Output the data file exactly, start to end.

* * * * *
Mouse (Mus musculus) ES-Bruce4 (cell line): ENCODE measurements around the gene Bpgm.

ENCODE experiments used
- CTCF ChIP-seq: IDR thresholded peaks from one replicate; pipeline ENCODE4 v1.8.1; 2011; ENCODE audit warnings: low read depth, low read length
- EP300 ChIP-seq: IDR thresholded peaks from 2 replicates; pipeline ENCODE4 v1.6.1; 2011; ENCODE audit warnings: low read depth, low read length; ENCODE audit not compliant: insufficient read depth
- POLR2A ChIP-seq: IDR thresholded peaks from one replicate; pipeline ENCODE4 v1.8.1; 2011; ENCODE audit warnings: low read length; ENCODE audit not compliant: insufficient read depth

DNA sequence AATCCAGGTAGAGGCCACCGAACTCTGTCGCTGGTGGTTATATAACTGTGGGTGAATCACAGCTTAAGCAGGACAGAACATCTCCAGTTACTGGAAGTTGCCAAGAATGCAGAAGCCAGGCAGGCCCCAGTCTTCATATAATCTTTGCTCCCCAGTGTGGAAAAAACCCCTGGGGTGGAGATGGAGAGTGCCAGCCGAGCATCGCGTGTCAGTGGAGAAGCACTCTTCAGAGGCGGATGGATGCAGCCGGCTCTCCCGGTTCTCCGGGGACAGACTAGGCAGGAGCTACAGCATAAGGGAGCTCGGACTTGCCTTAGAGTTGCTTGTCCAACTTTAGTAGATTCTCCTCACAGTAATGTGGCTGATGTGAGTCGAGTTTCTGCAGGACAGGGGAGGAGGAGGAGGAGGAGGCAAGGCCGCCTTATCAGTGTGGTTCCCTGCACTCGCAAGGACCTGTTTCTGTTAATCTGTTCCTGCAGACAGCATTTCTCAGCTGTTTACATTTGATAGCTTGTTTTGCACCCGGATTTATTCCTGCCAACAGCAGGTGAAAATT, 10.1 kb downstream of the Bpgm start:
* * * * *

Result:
Mouse (Mus musculus) ES-Bruce4 (cell line): ENCODE measurements around the gene Bpgm.

ENCODE experiments used
- CTCF ChIP-seq: IDR thresholded peaks from one replicate; pipeline ENCODE4 v1.8.1; 2011; ENCODE audit warnings: low read depth, low read length
- EP300 ChIP-seq: IDR thresholded peaks from 2 replicates; pipeline ENCODE4 v1.6.1; 2011; ENCODE audit warnings: low read depth, low read length; ENCODE audit not compliant: insufficient read depth
- POLR2A ChIP-seq: IDR thresholded peaks from one replicate; pipeline ENCODE4 v1.8.1; 2011; ENCODE audit warnings: low read length; ENCODE audit not compliant: insufficient read depth

DNA sequence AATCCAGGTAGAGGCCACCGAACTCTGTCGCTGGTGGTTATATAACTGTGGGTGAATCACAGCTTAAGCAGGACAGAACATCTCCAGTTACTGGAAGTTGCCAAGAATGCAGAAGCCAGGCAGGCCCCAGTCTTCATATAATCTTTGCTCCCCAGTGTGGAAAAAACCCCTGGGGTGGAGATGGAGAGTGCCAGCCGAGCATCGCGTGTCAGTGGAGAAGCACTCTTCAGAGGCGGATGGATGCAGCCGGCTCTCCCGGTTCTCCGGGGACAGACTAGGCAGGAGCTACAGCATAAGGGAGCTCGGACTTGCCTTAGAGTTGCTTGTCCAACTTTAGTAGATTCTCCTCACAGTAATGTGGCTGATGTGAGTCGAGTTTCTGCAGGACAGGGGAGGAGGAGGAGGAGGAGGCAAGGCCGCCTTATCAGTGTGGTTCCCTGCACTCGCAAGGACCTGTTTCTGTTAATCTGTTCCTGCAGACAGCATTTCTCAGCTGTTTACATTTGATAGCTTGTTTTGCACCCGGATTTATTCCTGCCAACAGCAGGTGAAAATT, 10.1 kb downstream of the Bpgm start: